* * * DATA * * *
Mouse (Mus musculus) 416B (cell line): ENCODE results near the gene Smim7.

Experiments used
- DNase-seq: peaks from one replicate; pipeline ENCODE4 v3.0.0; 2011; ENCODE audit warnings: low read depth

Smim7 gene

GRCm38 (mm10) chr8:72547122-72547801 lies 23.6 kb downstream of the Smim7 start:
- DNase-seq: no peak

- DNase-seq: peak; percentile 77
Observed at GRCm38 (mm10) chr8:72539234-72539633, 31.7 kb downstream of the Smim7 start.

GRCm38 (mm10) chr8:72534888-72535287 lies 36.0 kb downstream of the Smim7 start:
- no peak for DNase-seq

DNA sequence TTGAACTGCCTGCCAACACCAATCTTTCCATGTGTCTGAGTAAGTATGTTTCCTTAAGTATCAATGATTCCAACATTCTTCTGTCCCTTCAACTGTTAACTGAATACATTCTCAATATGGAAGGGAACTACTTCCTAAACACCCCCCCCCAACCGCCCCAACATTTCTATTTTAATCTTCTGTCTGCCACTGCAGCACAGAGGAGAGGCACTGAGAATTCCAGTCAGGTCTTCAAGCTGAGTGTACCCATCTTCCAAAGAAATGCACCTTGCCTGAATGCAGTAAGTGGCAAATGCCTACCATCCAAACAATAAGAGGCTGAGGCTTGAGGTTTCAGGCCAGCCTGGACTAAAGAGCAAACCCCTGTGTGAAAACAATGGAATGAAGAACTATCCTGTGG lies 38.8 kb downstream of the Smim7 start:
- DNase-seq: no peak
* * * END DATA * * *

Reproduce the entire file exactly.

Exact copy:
Mouse (Mus musculus) 416B (cell line): ENCODE results near the gene Smim7.

Experiments used
- DNase-seq: peaks from one replicate; pipeline ENCODE4 v3.0.0; 2011; ENCODE audit warnings: low read depth

Smim7 gene

GRCm38 (mm10) chr8:72547122-72547801 lies 23.6 kb downstream of the Smim7 start:
- DNase-seq: no peak

- DNase-seq: peak; percentile 77
Observed at GRCm38 (mm10) chr8:72539234-72539633, 31.7 kb downstream of the Smim7 start.

GRCm38 (mm10) chr8:72534888-72535287 lies 36.0 kb downstream of the Smim7 start:
- no peak for DNase-seq

DNA sequence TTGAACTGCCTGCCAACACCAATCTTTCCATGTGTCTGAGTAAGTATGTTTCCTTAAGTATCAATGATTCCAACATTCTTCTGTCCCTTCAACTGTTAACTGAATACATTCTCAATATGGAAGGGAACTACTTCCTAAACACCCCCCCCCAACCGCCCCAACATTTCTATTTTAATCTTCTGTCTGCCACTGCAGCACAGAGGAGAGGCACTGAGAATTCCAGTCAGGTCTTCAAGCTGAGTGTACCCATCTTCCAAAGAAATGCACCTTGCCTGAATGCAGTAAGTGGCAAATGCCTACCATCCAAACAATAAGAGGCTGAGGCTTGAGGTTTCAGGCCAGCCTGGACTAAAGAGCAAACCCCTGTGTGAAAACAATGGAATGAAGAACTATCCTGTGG lies 38.8 kb downstream of the Smim7 start:
- DNase-seq: no peak